"He looked like the love thoughts of women. He could be a bee to a blossom -- a pear tree blossom in the spring. He seemed to be crushing scent out of the world with his footsteps. Crushing aromatic herbs with every step he took. Spices hung about him. He was a glance from God." (TEWWG, Page 106)

Janie imagines Tea Cake in the same metaphor and with the same symbolism as her earlier sexual experience in adolescence with herself and with Johnny Taylor. Tea Cake is a new man who she desires to be a bee to her blossom. There is a component of sexuality with the inclusion of details regarding smell. Much of Tea Cake's power and charm over Janie at this moment comes from his smell, just as flowers have smells, and as pheromones, while odorless, do enter our systems through our noses and serve as aphrodisiacs. Mark contends:

"The proliferation of these organic tropes in connection with Janie's passionate loves identifies these relationships as representative of the non-mechanistic, non-technological vision of social order Hurston essentially endorses. Both Johnny Taylor and Tea Cake are characterized by a physical and natural beauty which, for Janie, is mythic in its power." (Marks, "Sex, Violence & Organic Consciousness," Page 154)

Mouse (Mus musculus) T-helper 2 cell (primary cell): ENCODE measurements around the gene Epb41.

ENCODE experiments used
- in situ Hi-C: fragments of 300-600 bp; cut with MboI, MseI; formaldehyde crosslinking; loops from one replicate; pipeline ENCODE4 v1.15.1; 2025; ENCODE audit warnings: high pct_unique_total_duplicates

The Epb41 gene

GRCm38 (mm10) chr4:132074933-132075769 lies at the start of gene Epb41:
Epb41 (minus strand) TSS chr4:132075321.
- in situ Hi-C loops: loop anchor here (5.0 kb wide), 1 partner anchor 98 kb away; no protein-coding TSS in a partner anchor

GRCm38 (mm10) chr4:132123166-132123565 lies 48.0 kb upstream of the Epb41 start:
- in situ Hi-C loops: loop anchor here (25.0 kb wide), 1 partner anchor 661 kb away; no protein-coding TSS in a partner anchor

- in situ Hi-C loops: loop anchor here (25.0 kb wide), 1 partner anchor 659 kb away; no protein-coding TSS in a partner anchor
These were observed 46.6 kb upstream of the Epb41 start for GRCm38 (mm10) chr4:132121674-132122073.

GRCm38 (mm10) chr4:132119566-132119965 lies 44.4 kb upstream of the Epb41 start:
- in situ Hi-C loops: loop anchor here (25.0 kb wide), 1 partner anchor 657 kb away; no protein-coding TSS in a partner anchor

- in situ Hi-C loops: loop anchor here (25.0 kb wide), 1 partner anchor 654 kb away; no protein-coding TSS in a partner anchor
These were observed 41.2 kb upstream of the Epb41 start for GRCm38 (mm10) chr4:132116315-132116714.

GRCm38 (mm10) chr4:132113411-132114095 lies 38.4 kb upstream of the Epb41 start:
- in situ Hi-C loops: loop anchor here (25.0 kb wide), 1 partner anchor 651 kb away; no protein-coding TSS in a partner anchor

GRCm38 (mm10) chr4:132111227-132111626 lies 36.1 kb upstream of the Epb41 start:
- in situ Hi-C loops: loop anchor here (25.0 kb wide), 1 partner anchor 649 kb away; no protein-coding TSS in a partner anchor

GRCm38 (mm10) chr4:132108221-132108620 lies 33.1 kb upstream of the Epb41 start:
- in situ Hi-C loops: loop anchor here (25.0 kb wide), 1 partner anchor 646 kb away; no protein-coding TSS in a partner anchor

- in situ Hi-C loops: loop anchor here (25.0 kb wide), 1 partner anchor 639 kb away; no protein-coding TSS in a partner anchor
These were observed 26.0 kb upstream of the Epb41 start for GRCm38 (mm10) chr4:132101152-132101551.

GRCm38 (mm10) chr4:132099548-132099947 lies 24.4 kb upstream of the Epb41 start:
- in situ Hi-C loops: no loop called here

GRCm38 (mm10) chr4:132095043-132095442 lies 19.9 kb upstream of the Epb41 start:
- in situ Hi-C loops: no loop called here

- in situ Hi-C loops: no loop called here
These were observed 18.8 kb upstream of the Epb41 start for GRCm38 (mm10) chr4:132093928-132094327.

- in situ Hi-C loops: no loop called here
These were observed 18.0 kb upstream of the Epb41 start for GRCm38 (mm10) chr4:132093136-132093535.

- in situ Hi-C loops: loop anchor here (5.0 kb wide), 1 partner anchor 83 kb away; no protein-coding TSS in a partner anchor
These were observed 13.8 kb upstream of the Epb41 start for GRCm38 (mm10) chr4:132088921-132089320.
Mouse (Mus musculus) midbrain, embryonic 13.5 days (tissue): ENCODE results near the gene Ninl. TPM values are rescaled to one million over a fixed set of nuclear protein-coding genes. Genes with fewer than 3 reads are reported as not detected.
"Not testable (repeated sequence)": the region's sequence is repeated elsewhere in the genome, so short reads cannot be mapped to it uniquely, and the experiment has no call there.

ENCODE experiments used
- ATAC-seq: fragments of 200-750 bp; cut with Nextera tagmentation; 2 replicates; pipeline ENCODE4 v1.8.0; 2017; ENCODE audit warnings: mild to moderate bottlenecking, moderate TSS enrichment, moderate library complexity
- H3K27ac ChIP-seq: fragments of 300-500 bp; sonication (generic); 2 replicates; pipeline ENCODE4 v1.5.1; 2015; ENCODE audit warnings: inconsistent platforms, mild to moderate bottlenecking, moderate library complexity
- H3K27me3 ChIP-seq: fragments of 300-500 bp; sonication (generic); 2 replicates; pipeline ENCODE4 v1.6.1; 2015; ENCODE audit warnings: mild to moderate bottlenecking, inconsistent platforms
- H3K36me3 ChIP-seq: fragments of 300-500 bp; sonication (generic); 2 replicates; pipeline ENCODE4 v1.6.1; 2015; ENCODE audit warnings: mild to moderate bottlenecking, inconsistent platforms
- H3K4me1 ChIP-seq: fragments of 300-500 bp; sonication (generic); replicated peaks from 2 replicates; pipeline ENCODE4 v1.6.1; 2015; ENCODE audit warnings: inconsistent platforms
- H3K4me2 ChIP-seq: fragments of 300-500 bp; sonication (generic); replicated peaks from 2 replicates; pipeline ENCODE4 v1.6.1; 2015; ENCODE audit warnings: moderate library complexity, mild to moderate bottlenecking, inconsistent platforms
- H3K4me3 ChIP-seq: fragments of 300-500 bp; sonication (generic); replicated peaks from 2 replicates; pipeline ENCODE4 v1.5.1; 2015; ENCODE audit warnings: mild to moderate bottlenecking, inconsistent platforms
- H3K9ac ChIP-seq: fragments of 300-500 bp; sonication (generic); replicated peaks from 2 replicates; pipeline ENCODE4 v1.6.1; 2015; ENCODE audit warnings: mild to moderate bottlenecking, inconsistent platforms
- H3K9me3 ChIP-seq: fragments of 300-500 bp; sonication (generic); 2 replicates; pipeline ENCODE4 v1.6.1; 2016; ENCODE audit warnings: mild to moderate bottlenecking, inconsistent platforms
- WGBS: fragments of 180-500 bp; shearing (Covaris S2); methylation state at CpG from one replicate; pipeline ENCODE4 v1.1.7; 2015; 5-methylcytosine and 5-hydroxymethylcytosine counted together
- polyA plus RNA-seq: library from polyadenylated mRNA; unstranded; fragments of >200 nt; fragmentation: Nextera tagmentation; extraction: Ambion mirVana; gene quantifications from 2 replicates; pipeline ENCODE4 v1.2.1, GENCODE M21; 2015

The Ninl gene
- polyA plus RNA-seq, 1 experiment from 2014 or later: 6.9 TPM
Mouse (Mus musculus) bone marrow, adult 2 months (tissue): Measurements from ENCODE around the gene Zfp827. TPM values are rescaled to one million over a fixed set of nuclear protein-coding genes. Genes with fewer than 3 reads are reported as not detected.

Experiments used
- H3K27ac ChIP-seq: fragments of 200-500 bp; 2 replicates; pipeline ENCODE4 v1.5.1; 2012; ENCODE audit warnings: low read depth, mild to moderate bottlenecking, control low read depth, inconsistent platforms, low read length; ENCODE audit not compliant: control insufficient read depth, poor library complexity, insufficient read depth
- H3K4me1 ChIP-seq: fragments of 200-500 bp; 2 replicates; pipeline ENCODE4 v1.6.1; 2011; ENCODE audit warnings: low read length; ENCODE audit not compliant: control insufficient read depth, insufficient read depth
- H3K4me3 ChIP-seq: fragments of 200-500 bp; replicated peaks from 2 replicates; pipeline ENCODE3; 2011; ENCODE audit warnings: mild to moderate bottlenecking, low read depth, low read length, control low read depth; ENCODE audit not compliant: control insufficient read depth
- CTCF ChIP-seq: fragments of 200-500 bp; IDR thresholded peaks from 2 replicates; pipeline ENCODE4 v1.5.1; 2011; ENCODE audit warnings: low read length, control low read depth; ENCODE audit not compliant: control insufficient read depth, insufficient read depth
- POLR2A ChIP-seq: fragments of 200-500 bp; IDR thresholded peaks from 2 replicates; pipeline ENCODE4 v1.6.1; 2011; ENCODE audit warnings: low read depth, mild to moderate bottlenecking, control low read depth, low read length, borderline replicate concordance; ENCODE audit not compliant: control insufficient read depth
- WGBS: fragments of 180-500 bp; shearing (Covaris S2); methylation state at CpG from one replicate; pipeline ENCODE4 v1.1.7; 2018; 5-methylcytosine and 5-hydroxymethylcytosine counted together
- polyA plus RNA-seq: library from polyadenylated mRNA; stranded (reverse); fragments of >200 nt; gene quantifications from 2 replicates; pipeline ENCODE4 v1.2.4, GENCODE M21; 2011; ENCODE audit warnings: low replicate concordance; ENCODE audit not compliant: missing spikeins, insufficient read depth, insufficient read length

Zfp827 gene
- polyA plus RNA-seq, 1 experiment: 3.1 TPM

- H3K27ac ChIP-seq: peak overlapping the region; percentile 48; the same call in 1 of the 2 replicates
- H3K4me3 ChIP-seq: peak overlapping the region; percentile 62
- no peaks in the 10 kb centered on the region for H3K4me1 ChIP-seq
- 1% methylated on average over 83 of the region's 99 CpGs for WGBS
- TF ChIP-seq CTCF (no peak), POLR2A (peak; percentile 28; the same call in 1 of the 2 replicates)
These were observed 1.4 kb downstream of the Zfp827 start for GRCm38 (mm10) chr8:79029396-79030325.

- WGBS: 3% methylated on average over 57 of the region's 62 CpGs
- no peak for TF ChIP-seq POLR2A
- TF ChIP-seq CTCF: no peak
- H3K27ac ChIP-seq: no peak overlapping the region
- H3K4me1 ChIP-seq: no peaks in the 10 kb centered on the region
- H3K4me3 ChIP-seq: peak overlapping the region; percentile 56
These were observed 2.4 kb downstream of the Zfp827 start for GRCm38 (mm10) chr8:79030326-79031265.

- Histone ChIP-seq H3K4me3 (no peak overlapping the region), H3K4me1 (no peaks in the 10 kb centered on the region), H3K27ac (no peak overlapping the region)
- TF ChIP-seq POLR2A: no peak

Tea Cake sometimes takes Janie into nature to spend time with her. They travel to the woods, the swamp or "the muck." (Hurston, 1998) In this natural setting, their romance and courtship blossoms. Tea Cake woos Janie and Janie falls in love with him during these private times in natural settings. Hite writes: "The muck' in this novel plays the role of a 'green world' in Shakespearean romance: it is a magical, somehow "more natural" realm that shapes both the outside world and the conclusion toward which the narrative tends." ("Romance, Marriage, Matrilineage," Page 267) Marks agrees as he writes: "Hurston clearly accepts the organicist ideology of romantic pastoralism over the mechanistic one of bourgeois capitalism, for it is with Tea Cake in the community 'on the muck' that Janie is most content." (Marks, "Sex, Violence & Organic Consciousness," Page 152)

Again, sexual awakening, the newness or freshness of romance & love, and freedom of sexuality is symbolized in nature throughout Hurston's novel.

On the other side of this spectrum, places of artifice and edifice represent places where Janie's sexuality is controlled and repressed. Nanny (Janie's mother/figure) constantly endeavors to regulate Janie's sexuality. Sexuality is an issue of control for women in TEWWG. For Hurston, repressive sexuality comes with the experience of labor and class. Nanny is a figure for both and does her part to shame Janie for her sexuality. Nanny also tries to cover up or hide Janie's sexuality, as well as keep her from participating in sexual activities. Participation in the more urbane less in what is rural or natural is associated…[continue]